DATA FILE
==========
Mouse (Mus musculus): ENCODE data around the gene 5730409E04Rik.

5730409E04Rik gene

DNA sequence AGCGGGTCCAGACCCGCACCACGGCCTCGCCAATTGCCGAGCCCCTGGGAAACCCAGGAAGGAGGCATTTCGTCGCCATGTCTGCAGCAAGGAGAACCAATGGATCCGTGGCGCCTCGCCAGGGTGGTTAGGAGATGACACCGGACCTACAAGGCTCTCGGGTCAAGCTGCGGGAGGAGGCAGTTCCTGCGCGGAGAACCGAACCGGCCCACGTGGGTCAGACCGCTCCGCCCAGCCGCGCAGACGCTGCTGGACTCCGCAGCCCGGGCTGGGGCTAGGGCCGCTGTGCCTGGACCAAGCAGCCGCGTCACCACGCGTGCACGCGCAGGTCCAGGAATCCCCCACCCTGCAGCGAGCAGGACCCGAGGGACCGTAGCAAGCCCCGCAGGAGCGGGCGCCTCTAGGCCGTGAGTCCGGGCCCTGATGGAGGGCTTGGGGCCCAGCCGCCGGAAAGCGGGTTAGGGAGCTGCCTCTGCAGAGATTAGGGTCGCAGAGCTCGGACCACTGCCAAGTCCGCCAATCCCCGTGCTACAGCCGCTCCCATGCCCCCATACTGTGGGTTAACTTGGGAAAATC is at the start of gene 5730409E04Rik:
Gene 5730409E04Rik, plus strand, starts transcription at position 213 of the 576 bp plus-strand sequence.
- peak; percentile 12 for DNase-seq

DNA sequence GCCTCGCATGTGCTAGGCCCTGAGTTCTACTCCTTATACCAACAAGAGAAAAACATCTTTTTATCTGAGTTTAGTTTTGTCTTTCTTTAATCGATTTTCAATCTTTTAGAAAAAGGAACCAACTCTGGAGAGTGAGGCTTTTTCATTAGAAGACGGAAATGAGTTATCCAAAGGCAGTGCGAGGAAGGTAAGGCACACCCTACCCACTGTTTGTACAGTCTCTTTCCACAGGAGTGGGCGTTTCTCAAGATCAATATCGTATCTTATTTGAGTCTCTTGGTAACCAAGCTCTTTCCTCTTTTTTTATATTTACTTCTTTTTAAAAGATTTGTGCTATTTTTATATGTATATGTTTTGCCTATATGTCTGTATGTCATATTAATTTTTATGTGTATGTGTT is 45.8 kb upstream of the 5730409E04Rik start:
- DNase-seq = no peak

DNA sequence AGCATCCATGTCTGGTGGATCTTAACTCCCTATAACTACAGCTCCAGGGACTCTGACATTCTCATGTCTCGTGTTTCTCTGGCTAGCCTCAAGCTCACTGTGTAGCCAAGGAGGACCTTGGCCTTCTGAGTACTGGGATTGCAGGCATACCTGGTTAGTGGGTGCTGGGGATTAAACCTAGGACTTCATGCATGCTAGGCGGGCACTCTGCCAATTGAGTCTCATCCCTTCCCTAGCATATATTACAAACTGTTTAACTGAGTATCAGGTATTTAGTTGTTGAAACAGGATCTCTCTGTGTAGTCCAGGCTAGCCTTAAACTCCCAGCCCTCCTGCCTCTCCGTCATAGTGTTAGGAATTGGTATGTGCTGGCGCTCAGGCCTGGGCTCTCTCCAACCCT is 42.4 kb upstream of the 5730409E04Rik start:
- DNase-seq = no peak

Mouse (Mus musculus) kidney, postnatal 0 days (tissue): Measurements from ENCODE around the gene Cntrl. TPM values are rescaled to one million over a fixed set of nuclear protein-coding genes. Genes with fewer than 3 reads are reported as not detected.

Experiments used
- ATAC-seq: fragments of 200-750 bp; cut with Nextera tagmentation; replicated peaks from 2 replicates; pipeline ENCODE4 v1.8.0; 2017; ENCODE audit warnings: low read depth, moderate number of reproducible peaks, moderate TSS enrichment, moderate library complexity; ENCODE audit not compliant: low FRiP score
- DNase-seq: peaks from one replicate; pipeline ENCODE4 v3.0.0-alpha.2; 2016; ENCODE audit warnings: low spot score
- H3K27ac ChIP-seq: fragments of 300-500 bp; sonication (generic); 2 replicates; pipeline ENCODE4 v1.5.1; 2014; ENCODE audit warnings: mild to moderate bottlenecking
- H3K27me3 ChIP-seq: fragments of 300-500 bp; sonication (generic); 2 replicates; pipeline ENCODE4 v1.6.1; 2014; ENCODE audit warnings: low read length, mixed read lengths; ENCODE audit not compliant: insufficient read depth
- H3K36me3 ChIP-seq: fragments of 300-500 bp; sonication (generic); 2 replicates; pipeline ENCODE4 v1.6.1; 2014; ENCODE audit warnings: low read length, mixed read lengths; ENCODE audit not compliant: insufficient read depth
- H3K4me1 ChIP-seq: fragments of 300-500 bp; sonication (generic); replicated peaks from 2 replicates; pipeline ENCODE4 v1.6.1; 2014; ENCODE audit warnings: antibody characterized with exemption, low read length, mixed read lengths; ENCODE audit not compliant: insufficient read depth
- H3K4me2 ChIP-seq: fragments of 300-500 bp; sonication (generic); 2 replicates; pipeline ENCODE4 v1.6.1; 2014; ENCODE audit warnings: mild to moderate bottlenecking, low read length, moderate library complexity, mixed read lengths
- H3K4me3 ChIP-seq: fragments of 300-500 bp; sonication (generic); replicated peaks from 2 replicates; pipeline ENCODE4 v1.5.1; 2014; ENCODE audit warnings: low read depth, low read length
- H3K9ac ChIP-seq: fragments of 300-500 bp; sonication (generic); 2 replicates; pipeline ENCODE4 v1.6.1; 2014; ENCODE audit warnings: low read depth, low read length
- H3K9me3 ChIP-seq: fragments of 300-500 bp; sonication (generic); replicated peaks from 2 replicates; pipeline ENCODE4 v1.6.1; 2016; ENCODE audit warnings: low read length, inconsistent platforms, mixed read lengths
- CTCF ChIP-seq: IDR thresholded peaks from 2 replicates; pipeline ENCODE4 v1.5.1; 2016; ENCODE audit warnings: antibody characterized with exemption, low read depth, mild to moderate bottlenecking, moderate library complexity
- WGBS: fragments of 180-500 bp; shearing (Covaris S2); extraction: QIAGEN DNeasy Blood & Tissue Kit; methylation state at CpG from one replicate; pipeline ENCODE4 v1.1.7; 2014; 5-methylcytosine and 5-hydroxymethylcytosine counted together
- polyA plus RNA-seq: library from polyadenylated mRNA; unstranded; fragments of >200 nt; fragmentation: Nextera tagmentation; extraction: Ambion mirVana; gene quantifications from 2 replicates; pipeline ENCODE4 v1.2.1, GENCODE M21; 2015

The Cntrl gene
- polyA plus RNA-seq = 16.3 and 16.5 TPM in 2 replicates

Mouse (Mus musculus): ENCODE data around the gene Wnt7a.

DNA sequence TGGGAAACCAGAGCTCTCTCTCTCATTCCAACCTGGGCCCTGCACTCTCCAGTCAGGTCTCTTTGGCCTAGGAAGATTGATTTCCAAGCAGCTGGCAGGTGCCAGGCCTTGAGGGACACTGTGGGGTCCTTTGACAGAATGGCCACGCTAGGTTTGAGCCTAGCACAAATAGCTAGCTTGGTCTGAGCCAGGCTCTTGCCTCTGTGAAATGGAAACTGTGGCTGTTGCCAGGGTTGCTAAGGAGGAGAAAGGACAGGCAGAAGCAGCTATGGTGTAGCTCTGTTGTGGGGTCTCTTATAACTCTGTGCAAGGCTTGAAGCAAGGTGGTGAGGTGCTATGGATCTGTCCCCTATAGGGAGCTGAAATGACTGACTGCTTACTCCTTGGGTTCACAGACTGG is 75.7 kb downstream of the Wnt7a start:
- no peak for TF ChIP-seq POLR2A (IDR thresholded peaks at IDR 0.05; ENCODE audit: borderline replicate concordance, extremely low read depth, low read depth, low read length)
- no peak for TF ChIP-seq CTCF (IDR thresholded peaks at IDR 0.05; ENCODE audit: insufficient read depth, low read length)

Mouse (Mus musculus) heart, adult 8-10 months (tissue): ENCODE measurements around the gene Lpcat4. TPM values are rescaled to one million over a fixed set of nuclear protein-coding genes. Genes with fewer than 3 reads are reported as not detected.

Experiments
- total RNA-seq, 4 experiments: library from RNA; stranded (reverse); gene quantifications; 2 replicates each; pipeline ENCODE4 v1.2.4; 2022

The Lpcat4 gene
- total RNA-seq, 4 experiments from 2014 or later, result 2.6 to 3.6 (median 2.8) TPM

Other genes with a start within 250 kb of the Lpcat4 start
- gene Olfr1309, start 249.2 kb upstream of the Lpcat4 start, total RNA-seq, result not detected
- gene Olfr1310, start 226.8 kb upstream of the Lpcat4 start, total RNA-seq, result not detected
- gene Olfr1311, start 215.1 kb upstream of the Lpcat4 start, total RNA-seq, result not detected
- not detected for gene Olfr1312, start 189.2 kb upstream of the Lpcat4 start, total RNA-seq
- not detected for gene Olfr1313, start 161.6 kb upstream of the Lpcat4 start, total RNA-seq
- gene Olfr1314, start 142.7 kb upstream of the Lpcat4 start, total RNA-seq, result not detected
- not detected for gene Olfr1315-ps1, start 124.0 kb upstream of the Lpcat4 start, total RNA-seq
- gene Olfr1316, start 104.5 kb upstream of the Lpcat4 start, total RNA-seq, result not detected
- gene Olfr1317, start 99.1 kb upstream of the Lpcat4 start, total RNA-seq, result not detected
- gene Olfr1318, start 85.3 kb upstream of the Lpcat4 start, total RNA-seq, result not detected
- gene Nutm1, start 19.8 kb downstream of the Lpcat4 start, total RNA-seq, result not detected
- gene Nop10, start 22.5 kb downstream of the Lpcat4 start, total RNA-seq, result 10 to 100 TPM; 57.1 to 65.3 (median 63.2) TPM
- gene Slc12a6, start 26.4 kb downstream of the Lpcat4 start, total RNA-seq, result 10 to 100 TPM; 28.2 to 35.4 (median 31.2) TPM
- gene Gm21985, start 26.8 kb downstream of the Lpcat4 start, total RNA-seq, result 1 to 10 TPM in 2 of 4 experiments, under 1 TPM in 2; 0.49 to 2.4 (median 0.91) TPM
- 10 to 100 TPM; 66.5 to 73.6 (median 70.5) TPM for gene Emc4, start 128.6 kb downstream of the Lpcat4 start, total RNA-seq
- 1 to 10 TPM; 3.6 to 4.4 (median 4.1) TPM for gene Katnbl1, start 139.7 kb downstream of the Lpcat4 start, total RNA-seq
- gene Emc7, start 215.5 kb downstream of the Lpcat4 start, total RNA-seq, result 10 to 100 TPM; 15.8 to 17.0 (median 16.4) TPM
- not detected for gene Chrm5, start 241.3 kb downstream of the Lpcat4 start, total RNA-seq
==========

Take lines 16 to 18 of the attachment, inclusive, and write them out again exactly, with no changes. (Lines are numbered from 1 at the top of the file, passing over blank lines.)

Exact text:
- H3K36me3 ChIP-seq: fragments of 300-500 bp; sonication (generic); 2 replicates; pipeline ENCODE4 v1.6.1; 2014; ENCODE audit warnings: low read length, mixed read lengths; ENCODE audit not compliant: insufficient read depth
- H3K4me1 ChIP-seq: fragments of 300-500 bp; sonication (generic); replicated peaks from 2 replicates; pipeline ENCODE4 v1.6.1; 2014; ENCODE audit warnings: antibody characterized with exemption, low read length, mixed read lengths; ENCODE audit not compliant: insufficient read depth
- H3K4me2 ChIP-seq: fragments of 300-500 bp; sonication (generic); 2 replicates; pipeline ENCODE4 v1.6.1; 2014; ENCODE audit warnings: mild to moderate bottlenecking, low read length, moderate library complexity, mixed read lengths